All three elements of a lottery are present. The elements of prize and chance are not disputed. While the issue of consideration was disputed at trial, the evidence shows that the vast majority of bingo patrons in fact pay money in order to participate in the various games. The fact that these payments may be called donations is not, on this issue, significant. The defendants admit that if a significant portion of the bingo patrons chose to play for free, the bingo game would collapse. The game did not cease to be a lottery because some of the players were admitted to play for free, so long as others continued to pay for their chances. [citations omitted.] The presence of non-paying participants did not change the status of those who paid. If it is a lottery as to those who pay, it is necessarily a lottery to those who do not pay for their chances.
The Razorback Room case was not appealed and is thus controlling only in Pulaski County. The logic provided, however, is persuasive.
In the context of "emergency phone cards," the Attorney General of at least one state has concluded that a free entry opportunity did not negate the element of consideration. In Tn. Op. Att'y Gen. 2002-089, an individual was required to mail an application form complete with a self-addressed stamped envelope to the company to receive a single free game piece. As noted in that opinion, the cost of two stamps was over two-thirds of the cost of purchasing a telephone card with the game piece and, while only one game piece was allowed per addressed request, an individual could buy as many "emergency telephone cards" as desired from a vending outlet. Combined with the fact that the post office box where these requests for free game pieces were mailed was only checked once per week and that there were remarkably few requests for free game pieces according to the company offering the phone cards, the Attorney General of Tennessee concluded that "the fact that a very few people may not pay to play does not negate the element of consideration in the case of the vast majority of players who do pay for a chance to win the game." Id.; see also, G.A. Carney, ltd. V. Brzeczek, 117 Ill.App.3d 478, 453 N.E.2d 756 (1983) (holding that consideration did exist to support a finding of a lottery when the free alternate method of entry was "illusory" and "chimerical"); but see American Treasures, Inc. v. State, N.C. App., 617 S.E.2d 346 (September 6, 2005) (stating, in upholding a "promotional scheme" where game pieces for cash prizes were attached to emergency phone cards, that the free game pieces available by mail were an additional "reason supporting the validity of plaintiff's promotional scheme."). The specifics of the "Free Alternative Method of Entry" are not detailed and the factual circumstances surrounding this method must be considered when determining whether the scheme you describe is in violation of the lottery prohibition in the Arkansas Constitution.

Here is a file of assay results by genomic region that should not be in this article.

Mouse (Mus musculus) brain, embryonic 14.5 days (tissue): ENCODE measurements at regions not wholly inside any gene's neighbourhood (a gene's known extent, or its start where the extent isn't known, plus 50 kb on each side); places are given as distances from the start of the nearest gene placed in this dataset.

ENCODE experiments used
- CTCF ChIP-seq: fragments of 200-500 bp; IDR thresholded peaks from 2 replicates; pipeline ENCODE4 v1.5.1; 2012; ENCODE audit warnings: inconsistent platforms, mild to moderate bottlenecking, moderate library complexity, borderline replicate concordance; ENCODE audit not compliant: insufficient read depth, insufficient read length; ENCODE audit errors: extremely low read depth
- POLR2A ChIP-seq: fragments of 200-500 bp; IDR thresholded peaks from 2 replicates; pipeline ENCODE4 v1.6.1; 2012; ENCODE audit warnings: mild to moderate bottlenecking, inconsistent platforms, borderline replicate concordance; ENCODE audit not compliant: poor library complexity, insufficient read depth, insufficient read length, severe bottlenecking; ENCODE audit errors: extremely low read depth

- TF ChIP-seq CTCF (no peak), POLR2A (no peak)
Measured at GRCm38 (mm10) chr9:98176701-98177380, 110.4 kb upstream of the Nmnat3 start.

Statutory Prohibition on Gambling